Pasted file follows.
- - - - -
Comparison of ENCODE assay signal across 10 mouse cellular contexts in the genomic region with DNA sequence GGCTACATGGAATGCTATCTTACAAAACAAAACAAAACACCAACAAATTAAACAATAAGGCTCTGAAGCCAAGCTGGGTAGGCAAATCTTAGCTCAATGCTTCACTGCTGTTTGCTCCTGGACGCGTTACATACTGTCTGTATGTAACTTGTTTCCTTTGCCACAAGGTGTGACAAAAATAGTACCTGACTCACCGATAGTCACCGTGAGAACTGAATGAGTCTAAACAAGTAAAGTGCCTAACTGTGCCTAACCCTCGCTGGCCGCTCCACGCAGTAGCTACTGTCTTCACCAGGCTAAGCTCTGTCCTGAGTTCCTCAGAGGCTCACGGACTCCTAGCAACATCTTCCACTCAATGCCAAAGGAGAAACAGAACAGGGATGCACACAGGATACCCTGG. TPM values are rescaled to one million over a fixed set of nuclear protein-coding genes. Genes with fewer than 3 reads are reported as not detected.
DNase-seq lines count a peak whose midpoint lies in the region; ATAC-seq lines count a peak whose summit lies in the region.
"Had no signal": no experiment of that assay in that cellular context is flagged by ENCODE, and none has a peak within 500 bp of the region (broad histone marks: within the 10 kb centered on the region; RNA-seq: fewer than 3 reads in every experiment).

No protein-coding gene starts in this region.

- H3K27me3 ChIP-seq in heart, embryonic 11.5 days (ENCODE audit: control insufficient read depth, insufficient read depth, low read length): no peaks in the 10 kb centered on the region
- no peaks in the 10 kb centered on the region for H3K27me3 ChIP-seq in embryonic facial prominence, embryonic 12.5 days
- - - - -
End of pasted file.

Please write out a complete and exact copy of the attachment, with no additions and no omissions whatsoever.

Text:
Comparison of ENCODE assay signal across 10 mouse cellular contexts in the genomic region with DNA sequence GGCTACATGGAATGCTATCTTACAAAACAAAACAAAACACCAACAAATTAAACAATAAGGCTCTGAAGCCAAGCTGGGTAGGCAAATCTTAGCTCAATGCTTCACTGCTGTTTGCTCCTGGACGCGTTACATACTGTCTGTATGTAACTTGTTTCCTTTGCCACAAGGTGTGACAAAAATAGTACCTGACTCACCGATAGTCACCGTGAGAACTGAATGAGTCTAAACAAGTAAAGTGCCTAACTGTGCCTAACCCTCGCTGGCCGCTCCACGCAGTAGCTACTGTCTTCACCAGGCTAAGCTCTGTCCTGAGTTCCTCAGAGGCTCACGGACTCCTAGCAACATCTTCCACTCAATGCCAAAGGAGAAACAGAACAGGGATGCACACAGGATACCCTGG. TPM values are rescaled to one million over a fixed set of nuclear protein-coding genes. Genes with fewer than 3 reads are reported as not detected.
DNase-seq lines count a peak whose midpoint lies in the region; ATAC-seq lines count a peak whose summit lies in the region.
"Had no signal": no experiment of that assay in that cellular context is flagged by ENCODE, and none has a peak within 500 bp of the region (broad histone marks: within the 10 kb centered on the region; RNA-seq: fewer than 3 reads in every experiment).

No protein-coding gene starts in this region.

- H3K27me3 ChIP-seq in heart, embryonic 11.5 days (ENCODE audit: control insufficient read depth, insufficient read depth, low read length): no peaks in the 10 kb centered on the region
- no peaks in the 10 kb centered on the region for H3K27me3 ChIP-seq in embryonic facial prominence, embryonic 12.5 days